PNEUMONIA

Pneumonia is an infection of one or both lungs which is usually caused by bacteria, viruses, or fungi1. Prior to the discovery of antibiotics, one-third of all people who developed pneumonia subsequently died from the infection. Currently2, over 3 million people develop pneumonia each year in the United States. Over a half a million of these people are admitted to a hospital for treatment. Although most of these people recover, approximately 5 % will die from pneumonia. Pneumonia is the sixth leading cause of death in the United States.

Some cases of pneumonia are contracted by breathing in small droplets3 that contain the organisms that can cause pneumonia. These droplets get into the air when a person infected with these germs coughs or sneezes. In other cases, pneumonia is caused when bacteria or viruses that are normally present in the mouth, throat, or nose inadvertently4 enter the lung. During sleep, it is quite common for people to aspirate secretions from the mouth, throat, or nose. Normally, the body's reflex response (coughing back up the secretions) and immune system will prevent the aspirated organisms from causing pneumonia. However, if a person is in a weakened condition from another illness, a severe pneumonia can develop. People with recent viral infections, lung disease, heart disease, and swallowing problems, as well as alcoholics, drug users, and those who have suffered a stroke or seizure are at higher risk for developing pneumonia than the general population.

Once organisms enter the lungs, they usually settle in the air sacs of the lung where they rapidly grow in number. This area of the lung then becomes filled with fluid and pus5 as the body attempts to fight off the infection.

Most people who develop pneumonia initially have symptoms of a cold which are then followed by a high fever, shaking chills, and a cough with sputum production. The sputum is usually discolored and sometimes bloody. People with pneumonia may become short of breath. The only pain fibers in the lung are on the surface of the lung, in the area known as the pleura. Chest pain may develop if the outer pleural aspects of the lung are involved. This pain is usually sharp and worsens when taking a deep breath, known as pleuritic pain.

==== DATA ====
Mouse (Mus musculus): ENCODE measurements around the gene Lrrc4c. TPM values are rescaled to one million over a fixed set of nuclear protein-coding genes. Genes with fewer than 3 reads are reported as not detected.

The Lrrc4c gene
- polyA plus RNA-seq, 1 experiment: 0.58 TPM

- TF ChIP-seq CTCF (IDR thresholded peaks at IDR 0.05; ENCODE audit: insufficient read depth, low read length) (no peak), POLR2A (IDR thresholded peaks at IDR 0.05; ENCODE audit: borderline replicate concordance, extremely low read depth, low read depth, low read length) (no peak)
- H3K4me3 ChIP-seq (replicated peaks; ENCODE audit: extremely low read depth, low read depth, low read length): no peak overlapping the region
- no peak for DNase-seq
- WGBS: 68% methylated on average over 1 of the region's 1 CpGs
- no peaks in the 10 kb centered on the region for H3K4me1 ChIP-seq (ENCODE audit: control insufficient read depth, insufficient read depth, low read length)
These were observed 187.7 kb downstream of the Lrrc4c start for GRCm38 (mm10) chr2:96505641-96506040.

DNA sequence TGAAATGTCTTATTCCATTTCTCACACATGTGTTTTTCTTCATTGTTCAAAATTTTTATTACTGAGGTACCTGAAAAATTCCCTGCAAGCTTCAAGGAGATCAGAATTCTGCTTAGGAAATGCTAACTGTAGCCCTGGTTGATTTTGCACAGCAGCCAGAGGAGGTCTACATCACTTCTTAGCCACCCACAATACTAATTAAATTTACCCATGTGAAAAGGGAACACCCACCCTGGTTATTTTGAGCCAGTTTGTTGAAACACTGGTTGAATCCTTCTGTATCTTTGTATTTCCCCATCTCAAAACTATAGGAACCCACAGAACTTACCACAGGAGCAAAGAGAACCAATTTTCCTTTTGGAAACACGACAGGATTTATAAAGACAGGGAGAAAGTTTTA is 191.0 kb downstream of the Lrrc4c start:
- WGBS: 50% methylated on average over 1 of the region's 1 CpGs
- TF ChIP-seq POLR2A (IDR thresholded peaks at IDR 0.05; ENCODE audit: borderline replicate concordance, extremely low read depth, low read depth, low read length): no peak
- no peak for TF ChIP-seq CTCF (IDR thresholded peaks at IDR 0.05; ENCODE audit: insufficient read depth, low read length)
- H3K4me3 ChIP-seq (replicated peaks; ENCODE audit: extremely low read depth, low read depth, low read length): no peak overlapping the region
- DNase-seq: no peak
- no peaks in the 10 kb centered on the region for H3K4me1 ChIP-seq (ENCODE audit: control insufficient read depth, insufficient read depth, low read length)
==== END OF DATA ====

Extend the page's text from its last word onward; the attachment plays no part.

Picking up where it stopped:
In other cases of pneumonia, there can be a slow onset of symptoms. A worsening cough, headaches, and muscle aches may be the only symptoms. In some people with pneumonia, coughing is not a major symptom because the infection is located in areas of the lung away from the larger airways.

Children and babies who develop pneumonia often do not have any specific signs of a chest infection but develop a fever, appear quite ill, and can become lethargic6. Elderly people may also have few symptoms with pneumonia.

Pneumonia may be suspected when the doctor examines the patient and hears coarse breathing or crackling sounds when listening to a portion of the chest with a stethoscope. There may be wheezing, or the sounds of breathing may be faint in a particular area of the chest. A chest X-ray is usually ordered to confirm the diagnosis of pneumonia. The lungs have several segments referred to as lobes, usually two on the left and three on the right. When the pneumonia affects one of these lobes it is often referred to as lobar pneumonia7. Some pneumonias have a more patchy distribution that does not involve specific lobes. In the past, when both lungs were involved in the infection, the term "double pneumonia" was used. This term is rarely used today.

Notes:

1fungus (pi. fungi)

2currently

3droplet

4inadvertently

5pus

6lethargic ,

7lobar pneumonia